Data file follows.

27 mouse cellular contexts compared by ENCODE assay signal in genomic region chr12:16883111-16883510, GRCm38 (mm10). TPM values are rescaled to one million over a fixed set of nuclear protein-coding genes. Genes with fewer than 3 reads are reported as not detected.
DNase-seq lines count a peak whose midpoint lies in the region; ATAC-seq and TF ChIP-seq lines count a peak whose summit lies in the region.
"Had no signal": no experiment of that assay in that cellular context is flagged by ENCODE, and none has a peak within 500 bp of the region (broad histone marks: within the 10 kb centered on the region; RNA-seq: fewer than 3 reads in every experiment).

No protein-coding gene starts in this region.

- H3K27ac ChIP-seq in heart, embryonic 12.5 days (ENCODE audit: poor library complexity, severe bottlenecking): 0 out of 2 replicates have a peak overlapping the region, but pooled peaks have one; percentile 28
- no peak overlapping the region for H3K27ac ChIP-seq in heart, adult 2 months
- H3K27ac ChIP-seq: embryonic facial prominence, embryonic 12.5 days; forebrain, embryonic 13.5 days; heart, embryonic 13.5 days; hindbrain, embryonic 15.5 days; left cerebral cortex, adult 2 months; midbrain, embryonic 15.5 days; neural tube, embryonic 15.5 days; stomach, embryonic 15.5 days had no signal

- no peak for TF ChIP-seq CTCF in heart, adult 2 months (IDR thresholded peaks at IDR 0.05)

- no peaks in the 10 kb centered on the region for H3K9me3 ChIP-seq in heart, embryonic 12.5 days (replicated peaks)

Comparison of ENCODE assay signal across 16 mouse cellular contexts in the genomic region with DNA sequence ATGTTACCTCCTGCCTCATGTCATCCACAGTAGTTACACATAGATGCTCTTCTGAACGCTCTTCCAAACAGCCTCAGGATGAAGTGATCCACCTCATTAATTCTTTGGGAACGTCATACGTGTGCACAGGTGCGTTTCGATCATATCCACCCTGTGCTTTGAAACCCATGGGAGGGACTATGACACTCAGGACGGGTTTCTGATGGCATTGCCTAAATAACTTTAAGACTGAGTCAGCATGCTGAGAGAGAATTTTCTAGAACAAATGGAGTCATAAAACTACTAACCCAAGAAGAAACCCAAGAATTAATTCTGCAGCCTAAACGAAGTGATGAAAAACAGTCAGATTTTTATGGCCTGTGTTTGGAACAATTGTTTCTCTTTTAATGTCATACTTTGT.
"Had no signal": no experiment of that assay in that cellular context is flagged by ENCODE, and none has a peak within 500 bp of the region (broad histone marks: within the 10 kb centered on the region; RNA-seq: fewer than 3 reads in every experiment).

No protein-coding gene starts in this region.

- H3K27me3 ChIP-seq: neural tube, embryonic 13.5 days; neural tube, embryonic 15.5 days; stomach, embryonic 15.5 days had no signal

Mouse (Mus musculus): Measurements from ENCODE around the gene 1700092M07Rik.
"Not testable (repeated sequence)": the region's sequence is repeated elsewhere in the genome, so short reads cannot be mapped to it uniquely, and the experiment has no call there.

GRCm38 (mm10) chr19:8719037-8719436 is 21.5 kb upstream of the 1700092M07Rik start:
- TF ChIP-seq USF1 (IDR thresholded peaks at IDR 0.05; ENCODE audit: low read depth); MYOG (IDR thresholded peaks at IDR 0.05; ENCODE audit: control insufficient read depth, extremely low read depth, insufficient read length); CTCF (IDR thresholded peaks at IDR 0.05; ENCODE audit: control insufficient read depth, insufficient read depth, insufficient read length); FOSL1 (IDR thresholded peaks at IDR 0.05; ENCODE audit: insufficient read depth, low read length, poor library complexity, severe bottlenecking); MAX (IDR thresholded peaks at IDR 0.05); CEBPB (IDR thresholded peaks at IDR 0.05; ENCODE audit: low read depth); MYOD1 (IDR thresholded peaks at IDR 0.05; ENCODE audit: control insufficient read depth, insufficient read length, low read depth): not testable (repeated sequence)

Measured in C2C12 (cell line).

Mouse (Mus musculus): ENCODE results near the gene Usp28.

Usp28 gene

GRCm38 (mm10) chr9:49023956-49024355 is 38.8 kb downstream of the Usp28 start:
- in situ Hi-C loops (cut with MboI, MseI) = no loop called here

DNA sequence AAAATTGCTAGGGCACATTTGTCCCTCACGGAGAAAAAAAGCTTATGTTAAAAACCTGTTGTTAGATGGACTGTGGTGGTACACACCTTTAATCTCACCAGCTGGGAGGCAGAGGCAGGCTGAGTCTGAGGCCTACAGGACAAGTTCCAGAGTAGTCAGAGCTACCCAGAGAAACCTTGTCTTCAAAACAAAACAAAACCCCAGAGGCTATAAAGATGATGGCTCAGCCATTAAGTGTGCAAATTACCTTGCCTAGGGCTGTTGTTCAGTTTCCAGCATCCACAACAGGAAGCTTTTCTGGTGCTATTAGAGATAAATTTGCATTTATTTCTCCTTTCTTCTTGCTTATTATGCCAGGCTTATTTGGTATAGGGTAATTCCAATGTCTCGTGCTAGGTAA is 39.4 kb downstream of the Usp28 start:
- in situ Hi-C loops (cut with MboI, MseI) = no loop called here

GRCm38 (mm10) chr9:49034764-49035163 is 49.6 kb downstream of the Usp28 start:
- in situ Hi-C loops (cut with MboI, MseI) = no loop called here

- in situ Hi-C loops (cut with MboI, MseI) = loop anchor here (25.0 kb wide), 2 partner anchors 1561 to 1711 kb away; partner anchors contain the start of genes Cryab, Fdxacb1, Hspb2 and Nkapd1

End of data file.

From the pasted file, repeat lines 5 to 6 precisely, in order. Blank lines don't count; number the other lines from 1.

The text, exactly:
- H3K27ac ChIP-seq in heart, embryonic 12.5 days (ENCODE audit: poor library complexity, severe bottlenecking): 0 out of 2 replicates have a peak overlapping the region, but pooled peaks have one; percentile 28
- no peak overlapping the region for H3K27ac ChIP-seq in heart, adult 2 months